Lake Argyle normally has a surface area of about 1,000 square kilometres. The storage capacity, to the top of the spillway, is 10,763,000 megalitres. The lake filled to capacity in 1973, and the spillway flowed until 1984. Since then, there has been insufficient wet season rainfall to bring the lake up to its designed capacity. Lake Argyle's usual storage volume is 5,797,000 megalitres, making it the second largest reservoir in Australia (the combined Lake Gordon/Lake Pedder in Tasmania is the largest.) At maximum flood level, the lake would hold 35 million megalitres of water and cover a surface area of 2,072 square kilometres.

Lake Argyle (together with Lake Kununurra) is part of the Ord River irrigation scheme. There are currently some 150 square kilometres of farmland under irrigation in the East Kimberly region.

The damming of the Ord River has caused major changes to the environment. Flows to the Ord River have been severely reduced. Within Lake Argyle itself a thriving new eco-system has developed. The lake is now home to 26 species of native fish and a population of freshwater crocodiles currently estimated at some 25,000. The damming of the Ord River also turned a number of low lying ridges into islands. Crocodiles can sometimes be seen on these islands along with a number of birds.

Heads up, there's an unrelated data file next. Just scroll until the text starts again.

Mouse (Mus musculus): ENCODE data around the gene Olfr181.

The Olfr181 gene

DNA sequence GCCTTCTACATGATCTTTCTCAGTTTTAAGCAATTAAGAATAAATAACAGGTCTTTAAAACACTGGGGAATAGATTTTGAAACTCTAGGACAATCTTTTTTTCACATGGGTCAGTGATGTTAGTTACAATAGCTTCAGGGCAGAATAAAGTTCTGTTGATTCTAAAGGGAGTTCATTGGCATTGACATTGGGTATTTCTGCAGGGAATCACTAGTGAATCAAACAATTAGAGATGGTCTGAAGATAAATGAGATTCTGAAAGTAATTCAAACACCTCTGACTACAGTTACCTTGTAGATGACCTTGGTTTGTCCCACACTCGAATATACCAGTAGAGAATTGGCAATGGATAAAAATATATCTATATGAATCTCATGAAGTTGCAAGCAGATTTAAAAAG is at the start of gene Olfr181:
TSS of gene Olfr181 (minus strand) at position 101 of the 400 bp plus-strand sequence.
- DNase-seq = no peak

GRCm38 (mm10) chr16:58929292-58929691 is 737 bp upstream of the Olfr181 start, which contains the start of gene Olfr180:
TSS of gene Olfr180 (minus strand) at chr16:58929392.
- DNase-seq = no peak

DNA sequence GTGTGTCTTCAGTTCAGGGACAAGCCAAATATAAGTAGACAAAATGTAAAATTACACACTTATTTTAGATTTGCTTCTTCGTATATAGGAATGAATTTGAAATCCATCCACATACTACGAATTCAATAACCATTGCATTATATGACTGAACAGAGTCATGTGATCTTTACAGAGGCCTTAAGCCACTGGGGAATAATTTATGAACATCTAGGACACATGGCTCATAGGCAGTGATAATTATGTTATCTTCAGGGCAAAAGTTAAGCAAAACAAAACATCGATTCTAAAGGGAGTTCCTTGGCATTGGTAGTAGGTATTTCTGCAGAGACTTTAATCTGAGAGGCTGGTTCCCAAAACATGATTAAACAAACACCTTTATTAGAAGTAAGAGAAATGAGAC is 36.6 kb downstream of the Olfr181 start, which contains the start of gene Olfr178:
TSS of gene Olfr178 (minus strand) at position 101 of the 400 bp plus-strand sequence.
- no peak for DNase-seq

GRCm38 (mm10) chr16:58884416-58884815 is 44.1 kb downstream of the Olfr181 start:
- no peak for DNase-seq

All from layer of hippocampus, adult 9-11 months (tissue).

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Horizontal Falls also called Horizontal Waterfalls are a natural phenomenon in the Horizontal Falls in Western AustraliaKimberley region of Western Australia, in Australia. Despite their name, the Horizontal Falls aren't actual waterfalls but a very fast moving tidal flow between two narrow gorges located in Talbot Bay (16°22′59″S, 123°57′29″E et 16°22′35″S, 123°57′34″E). Each of these gorges is 12 metres wide and water stores up on one side faster that it can empty, giving rise to a couple of metres-high height difference in the sea level between both sides of the gorges. The direction of the flow reverses with each turning tide.

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Cape Leveque (16°23′S 122°55′E) is the northernmost tip of the Dampier Peninsula in the Kimberley region of Western Side of Cape Leveque in the Kimberley of Western AustraliaWestern Australia. The region - 220 km by road north of Broome - is remote, with few facilities. Nevertheless, the Cape's sandy beaches are attracting increasing numbers of visitors.

 

The Gibb River Road and the road into the Bungle Bungles can at times be accessed in a two-wheel drive car, although one can access many additional areas in a four-wheel drive vehicle.